Editor’s note: This story was originally published by CPR News and was shared via AP StoryShare.
It’s the end of the fall semester at Colorado School of Mines in Golden, and all the makings of a classic science fair are on campus. For their final projects, groups of seniors were asked to figure out solutions to problems that included making avocado farming more efficient to autonomous transports for lunar surface missions.
Each team worked with a paying client who helped guide their vision. The list of clients included private companies, non-profit organizations and government agencies. Some groups had individuals sponsoring their projects. One man just wanted someone to realize his dream of building a hybrid between a bicycle and a kayak. It’s called a “biyak.”
Grace Ford worked with the Mines admission team, who saw a decrease in college tours during the pandemic. Her team set up with a virtual reality headset and drivable camera showcasing virtual tours of the campus for those who can’t travel.
“Say you're states away and you don't have thousands of dollars to fly out and go see a college. This allows you to have the tools to do so,” Ford said.
Four teams worked on an issue particularly relevant to Colorado: improving accessibility in outdoor recreation. Electrical engineering student Matt Tyler’s group wanted to find new and more enjoyable ways for skiers with vision impairments to experience the slopes.
“Currently existing methods include Bluetooth audio or tethering,” he said. “Tethering is very restrictive to the skier or snowboarder. And Bluetooth audio has some issues such as high latency and [there's] more room for error.”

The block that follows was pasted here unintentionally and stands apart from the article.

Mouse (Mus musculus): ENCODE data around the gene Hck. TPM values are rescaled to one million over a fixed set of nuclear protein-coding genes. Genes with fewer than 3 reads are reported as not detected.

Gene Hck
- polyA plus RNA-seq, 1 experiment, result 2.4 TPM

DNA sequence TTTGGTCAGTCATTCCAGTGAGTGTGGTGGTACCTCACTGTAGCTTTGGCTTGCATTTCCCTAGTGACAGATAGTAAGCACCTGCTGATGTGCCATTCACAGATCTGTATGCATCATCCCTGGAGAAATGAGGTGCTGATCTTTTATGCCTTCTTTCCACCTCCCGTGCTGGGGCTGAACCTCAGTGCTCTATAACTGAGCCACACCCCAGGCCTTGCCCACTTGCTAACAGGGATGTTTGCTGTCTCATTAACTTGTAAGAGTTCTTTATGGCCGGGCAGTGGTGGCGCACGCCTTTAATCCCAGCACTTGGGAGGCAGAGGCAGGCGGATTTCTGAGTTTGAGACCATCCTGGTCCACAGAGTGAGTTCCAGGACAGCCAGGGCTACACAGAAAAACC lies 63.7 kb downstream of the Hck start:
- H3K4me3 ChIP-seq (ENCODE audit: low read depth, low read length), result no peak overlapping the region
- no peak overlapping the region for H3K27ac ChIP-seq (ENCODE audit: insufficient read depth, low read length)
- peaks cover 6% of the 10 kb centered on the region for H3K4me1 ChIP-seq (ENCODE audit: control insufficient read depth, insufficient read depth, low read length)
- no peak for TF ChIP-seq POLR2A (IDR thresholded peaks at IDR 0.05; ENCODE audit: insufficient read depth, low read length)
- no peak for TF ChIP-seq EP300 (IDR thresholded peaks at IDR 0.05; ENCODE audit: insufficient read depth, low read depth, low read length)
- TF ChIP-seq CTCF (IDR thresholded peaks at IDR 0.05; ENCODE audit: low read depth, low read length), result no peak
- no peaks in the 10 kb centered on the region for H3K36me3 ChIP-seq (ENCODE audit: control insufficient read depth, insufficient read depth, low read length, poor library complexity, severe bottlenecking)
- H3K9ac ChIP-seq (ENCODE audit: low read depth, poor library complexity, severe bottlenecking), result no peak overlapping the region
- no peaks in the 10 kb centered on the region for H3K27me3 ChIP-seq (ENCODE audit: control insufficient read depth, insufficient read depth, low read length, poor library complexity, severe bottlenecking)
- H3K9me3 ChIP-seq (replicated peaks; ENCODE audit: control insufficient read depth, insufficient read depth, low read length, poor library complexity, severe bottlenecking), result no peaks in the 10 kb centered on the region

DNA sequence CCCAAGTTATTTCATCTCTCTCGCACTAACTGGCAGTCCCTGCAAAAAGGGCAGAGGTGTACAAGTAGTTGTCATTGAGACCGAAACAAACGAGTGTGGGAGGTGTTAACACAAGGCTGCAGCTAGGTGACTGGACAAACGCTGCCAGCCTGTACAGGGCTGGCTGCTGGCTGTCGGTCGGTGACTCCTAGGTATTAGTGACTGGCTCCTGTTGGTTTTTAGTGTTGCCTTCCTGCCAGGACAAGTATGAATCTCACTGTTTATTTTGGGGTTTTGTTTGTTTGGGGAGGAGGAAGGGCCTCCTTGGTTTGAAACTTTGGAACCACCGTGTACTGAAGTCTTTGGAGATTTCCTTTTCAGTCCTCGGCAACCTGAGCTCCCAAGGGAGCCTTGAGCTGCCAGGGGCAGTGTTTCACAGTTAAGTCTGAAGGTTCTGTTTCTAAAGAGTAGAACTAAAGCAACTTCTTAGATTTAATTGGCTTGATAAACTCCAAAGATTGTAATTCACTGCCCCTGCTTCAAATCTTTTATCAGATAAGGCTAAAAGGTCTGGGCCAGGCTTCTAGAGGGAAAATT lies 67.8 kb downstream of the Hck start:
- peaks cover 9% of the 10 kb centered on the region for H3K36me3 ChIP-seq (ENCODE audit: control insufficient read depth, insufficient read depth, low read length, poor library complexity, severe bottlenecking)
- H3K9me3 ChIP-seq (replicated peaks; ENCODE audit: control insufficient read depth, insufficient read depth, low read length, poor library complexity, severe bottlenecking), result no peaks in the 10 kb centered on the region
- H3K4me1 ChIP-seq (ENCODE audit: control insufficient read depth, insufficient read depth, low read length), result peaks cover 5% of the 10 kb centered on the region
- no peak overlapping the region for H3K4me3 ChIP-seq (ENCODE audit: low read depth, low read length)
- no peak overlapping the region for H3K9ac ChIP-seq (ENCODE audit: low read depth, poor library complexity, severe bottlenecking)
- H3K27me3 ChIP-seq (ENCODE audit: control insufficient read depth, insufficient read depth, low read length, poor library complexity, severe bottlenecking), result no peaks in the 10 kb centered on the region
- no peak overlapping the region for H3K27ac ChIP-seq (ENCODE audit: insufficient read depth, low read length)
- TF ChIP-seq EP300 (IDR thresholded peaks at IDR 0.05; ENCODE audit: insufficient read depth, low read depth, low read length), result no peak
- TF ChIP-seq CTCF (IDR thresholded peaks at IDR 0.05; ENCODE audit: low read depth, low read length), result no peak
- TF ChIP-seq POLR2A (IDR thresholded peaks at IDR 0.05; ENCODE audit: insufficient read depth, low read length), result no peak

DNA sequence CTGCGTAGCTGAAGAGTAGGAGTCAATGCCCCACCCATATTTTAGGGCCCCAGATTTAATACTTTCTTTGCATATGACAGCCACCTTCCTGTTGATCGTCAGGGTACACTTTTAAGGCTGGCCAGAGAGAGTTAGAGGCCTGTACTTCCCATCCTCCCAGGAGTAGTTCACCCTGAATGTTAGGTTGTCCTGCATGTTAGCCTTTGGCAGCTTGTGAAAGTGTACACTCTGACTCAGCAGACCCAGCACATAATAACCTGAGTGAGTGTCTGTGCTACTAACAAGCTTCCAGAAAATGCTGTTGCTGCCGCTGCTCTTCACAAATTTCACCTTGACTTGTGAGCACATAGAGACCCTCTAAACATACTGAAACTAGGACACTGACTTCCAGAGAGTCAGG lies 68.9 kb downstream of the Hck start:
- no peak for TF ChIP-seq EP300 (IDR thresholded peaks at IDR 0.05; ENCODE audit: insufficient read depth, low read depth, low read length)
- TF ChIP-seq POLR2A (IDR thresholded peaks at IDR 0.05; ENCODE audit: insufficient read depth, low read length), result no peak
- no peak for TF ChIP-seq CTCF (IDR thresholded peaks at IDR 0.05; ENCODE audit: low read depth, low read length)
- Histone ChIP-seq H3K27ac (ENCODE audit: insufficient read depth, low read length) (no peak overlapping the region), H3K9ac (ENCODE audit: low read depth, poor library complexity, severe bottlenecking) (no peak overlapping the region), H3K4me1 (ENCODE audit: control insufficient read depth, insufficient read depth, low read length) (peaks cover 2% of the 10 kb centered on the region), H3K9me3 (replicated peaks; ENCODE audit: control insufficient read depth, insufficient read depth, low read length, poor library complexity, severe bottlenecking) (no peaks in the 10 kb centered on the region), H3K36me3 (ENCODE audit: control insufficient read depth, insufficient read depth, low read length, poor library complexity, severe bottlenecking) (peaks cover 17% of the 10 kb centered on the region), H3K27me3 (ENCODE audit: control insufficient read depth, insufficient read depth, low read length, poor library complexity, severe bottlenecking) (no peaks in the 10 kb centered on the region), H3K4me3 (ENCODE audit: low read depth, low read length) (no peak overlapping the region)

Eventually, the group designed a vest that uses vibrations controlled by a seeing person who can relay directions.
All the groups designing products for disabled people were made up of able-bodied students. Tyler says the responsibility to get things right despite living without a disability was part of the challenge.
“I think just having an open line of communication with your disabled client is just extremely important because obviously none of us know what it's like to truly not be able to see,” he said.
One corner of the presentation room was occupied by a twelve-foot-long modular bridge, built by a group tasked with mitigating the effects of natural disasters. Wildlife officials can backpack out to a trail that sustained damage, carrying relatively lightweight pieces of the bridge, which can then be constructed on-site and reach up to 40 feet in length once assembled.
“[Our client] wanted something that a group of people could put on their backs and then hike out to a remote location, put up, leave in place for up to six months until a more permanent solution can be put in place,” said senior Erik Allder.
Across the room, another group tried to prove environmental solutions don’t have to be massive in scale. Josh Callahan was at his team’s table holding an old Xbox controller. He built a training simulation for a small drone outfitted with a thermal camera that lets it detect fires. The simulation will train firefighters on how to use a real drone his team built after talking with small fire departments about last year’s historic wildfire season.
“This is kind of how we see it being used in the real world where a small fire department that can't quite afford a $10,000 or a $100,000 drone system can afford our about $2,500 drone system,” Callahan said.
Several of the products, especially the accessibility ones, will have to go through numerous tests and regulatory checks to ensure they’re safe and viable for potential clients. But some, like Ford’s virtual tours, could go public sometime next year.